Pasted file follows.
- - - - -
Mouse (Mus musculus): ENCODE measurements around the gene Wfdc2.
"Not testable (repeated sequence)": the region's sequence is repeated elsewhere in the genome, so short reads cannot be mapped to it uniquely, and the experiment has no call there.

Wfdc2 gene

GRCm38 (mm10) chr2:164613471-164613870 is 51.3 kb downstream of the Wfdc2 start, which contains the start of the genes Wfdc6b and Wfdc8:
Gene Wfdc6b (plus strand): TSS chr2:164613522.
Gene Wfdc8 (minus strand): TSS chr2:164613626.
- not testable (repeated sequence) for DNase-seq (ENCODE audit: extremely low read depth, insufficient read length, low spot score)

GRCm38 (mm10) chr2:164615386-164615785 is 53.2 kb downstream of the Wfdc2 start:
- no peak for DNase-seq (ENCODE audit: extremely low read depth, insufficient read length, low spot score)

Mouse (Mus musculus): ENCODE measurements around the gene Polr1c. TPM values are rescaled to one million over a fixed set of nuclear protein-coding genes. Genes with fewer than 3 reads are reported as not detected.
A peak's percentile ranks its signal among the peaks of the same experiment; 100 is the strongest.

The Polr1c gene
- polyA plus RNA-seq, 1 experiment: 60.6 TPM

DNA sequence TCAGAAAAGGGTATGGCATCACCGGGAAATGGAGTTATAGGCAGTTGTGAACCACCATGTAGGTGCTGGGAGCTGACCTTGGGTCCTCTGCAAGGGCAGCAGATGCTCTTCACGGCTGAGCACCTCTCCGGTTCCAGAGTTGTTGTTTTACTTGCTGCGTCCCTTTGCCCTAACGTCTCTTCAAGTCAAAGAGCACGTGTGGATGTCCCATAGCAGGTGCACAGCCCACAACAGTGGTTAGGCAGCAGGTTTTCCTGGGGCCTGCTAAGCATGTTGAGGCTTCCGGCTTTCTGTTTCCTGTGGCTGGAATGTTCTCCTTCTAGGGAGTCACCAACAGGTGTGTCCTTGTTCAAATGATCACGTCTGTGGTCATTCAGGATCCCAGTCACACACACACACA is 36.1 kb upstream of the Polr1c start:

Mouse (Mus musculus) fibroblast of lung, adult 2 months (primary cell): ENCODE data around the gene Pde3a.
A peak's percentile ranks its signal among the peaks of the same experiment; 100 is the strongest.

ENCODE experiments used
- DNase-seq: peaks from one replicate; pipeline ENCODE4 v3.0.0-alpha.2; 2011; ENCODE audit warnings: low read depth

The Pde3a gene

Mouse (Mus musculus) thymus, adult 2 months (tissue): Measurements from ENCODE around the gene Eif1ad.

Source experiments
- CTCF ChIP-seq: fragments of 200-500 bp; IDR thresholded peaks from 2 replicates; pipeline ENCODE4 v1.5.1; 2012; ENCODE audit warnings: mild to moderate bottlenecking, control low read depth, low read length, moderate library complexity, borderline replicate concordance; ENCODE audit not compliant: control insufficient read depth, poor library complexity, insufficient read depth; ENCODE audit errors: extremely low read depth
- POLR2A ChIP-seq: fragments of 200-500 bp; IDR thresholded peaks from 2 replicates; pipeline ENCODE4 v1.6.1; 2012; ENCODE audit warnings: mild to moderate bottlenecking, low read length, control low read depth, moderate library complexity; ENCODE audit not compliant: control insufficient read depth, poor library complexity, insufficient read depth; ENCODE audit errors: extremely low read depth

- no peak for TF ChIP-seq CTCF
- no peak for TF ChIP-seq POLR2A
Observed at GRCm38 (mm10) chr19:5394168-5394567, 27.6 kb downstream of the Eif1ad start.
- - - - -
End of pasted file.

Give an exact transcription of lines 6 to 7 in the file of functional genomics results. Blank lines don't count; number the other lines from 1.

Gene Wfdc8 (minus strand): TSS chr2:164613626.
- not testable (repeated sequence) for DNase-seq (ENCODE audit: extremely low read depth, insufficient read length, low spot score)